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How our new constituency boundaries could affect you

Parts of Fletton, Woodston, Glinton and Castor could change constituency under new proposals.
080621 Cambs proposed constituencies with names
Some of the possible boundary changes

The Boundary Commission for England (BCE) yesterday (June 8) published its initial proposals, including changes to both Peterborough and North West Cambridgeshire constituencies.  

The public are now able to view and provide feedback on the proposed constituencies as part of an eight-week consultation process. 

Under the proposed changes, part of Fletton and Woodston ward (FLW1), which is currently in the Peterborough constituency, would join the remainder of the ward in North West Cambridgeshire. 

In addition, two areas of the Glinton and Castor ward (GLC and PEA) which currently sit in the Peterborough constituency, would join the remainder of the ward in North West Cambridgeshire. The changes would bring the Parliamentary boundaries in line with the ward boundaries that were changed in 2016. 


Ward changesThe new proposed boundary is in red - the local authority is in black. By Boundary Commission

The 2023 Review of Parliamentary constituencies was formally launched in January this year. The Commission is required to ensure that the number of electors in each constituency is more equal; in doing so, the number of constituencies in England will increase from 533 to 543.

The Commission is undertaking an independent review of all constituency boundaries in England and will present final recommendations to Parliament by July 2023.  

Publication of the initial proposals today is the first-time people get to see what the map of new constituencies might look like. The rules that the Commission work to are such that wide scale change is inevitable. Under the proposals announced today, just under 10% of the existing 533 English constituencies remain unchanged.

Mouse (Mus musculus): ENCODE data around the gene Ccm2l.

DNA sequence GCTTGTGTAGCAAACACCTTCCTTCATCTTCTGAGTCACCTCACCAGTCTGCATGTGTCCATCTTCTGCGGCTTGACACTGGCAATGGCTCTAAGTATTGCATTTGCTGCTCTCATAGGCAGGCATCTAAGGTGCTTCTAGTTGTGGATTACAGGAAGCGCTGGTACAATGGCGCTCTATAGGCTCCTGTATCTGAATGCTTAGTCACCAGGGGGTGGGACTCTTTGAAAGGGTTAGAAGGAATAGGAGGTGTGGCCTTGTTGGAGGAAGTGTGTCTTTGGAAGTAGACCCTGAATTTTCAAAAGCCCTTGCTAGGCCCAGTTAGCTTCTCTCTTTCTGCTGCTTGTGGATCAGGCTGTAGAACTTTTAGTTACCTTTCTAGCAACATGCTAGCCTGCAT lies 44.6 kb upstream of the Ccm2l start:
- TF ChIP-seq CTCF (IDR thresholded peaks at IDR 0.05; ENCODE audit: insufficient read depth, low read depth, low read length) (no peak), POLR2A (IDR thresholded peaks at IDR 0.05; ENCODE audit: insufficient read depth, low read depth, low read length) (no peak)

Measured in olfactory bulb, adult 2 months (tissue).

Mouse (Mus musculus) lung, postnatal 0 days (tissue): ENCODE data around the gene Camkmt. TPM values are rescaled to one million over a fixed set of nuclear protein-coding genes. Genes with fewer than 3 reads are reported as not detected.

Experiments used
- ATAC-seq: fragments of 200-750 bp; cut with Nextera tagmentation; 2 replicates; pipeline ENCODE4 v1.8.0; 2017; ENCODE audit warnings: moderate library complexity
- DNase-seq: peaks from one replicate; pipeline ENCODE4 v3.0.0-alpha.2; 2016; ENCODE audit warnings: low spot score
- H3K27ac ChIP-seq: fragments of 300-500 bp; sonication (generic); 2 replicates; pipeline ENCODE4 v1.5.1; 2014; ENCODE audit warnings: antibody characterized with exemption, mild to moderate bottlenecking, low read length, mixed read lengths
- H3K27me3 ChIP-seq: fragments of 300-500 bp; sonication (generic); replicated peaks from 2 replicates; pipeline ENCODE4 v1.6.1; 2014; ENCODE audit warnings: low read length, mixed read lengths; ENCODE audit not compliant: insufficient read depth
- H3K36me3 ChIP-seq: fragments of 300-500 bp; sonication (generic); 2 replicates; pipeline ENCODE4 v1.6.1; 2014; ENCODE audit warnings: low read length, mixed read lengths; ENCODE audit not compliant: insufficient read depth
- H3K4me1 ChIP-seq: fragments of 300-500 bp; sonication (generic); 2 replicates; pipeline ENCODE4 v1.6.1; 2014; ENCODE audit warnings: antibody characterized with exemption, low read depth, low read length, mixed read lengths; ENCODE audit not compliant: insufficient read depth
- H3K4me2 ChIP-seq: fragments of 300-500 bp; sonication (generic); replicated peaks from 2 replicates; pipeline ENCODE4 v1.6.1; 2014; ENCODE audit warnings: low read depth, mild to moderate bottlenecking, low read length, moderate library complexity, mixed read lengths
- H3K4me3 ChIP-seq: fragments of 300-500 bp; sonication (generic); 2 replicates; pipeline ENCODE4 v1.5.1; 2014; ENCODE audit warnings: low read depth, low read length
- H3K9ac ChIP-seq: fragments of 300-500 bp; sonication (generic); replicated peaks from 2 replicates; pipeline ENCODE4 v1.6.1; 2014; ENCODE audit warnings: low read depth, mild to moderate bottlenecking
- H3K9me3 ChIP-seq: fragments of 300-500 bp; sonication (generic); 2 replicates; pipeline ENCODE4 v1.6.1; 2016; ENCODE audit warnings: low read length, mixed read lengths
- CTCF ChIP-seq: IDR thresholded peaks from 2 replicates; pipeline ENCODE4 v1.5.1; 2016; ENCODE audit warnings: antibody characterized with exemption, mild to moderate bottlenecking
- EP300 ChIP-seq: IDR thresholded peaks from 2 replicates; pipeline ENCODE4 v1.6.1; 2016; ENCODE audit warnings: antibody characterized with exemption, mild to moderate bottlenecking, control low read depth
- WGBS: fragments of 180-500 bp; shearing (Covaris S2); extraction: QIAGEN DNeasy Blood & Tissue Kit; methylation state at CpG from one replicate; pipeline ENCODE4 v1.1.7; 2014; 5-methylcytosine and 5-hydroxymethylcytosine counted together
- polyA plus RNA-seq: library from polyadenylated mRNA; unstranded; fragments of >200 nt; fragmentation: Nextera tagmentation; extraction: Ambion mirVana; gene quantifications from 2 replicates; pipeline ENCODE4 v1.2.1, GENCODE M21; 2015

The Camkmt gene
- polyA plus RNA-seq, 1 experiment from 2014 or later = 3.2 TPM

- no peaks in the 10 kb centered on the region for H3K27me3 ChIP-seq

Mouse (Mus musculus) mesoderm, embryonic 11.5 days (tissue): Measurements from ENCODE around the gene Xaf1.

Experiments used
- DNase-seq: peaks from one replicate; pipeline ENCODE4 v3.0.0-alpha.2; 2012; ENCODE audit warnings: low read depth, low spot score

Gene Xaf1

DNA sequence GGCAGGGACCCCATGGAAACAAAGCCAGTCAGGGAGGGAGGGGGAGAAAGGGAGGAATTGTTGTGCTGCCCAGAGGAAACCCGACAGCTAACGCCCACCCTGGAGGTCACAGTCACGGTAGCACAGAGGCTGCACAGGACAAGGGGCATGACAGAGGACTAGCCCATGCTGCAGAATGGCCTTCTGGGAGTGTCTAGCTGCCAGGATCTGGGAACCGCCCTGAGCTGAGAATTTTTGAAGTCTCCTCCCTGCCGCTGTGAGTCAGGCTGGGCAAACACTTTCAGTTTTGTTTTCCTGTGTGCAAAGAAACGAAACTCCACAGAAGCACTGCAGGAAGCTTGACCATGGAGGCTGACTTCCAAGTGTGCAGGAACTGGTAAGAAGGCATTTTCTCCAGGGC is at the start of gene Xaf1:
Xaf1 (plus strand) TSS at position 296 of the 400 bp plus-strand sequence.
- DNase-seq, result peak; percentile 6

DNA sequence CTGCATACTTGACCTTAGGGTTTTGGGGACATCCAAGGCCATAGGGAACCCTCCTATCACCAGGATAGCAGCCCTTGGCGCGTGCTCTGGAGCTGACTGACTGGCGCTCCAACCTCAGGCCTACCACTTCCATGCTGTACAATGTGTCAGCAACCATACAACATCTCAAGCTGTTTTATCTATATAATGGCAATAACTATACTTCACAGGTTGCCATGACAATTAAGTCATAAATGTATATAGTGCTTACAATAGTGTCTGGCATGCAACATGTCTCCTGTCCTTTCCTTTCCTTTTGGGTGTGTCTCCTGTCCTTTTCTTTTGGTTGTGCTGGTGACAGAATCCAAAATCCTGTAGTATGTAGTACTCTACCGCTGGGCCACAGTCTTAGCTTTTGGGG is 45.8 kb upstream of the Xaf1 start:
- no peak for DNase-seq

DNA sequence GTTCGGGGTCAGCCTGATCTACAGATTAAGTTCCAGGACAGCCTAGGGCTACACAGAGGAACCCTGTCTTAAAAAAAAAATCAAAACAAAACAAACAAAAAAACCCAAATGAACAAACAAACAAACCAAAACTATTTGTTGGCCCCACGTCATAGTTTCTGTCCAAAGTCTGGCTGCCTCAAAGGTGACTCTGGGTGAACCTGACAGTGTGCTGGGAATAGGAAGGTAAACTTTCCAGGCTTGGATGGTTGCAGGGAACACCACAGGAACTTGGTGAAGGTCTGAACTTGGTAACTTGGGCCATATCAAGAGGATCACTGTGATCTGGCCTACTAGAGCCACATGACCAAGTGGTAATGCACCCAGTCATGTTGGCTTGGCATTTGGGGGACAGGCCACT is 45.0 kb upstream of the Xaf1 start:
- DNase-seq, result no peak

The proposals for Cambridgeshire would see an increase from seven to eight, with a new constituency called “St Neots” in the west of the county.

The independent commission said that in Cambridgeshire it has been possible to propose a pattern of constituencies that are wholly contained within the county boundary.

The number of constituencies in the east of England would rise from 58 to 61. 

The names of all but one of the existing seven Cambridgeshire constituencies would remain the same, but their boundaries would change as a result.  South East Cambridgeshire would become East Cambridgeshire, as part of a boundary change that would see its southern tip passed to South Cambridgeshire.

The South Cambridgeshire constituency would retain its name, but would not extend as far north in the west of the county and would spread east in the south of the county.

The new St Neots constituency would include St Neots, Longstowe, Cambourne, Girton, Willingham, Elsworth, Swavesey. and other areas.

The 2023 review of parliamentary constituencies was launched in January this year. 

Publication of the proposals on Tuesday is the first opportunity to see what the map of new constituencies might look like, and marks the start of the first of three rounds of consultation.

The Boundary Commission will present final recommendations to Parliament by July 2023.

The number of constituencies across the United Kingdom will stay the same, at 650, but the Boundary Commission said it is required to ensure that the number of electors in each constituency is more equal. 

Members of the public are encouraged to visit to view maps showing the proposed new boundaries and provide feedback before the consultation closes on August 2, 2021.

People can comment on anything from where the proposed new boundary lines are to the names of the constituencies. There will be a further two rounds of consultation in 2022. Following the conclusion of all three consultation periods, the Commission will look at all the evidence received and form its final recommendations.  

Tim Bowden, Secretary to the Boundary Commission for England, said: “Today’s proposals mark the first-time people get to see what the new map of Parliamentary constituencies might look like. But they are just the Commission’s initial thoughts.

Help us draw the line to make the number of electors in each Parliamentary constituency more equal. Each constituency we recommend is required by law to contain between 69,724 and 77,062 electors, meaning there will be significant change to current boundaries. We want to hear the views of the public to ensure that we get the new boundaries for Parliamentary constituencies right. 

“We consider all feedback received during the consultation process, and it is your local knowledge that helps us to shape constituencies that best reflect your local area. It is easy to get involved - view our proposals and have your say on our online consultation portal.”  

Additional Reporting by Ben Hatton

Local Democracy Reporting Service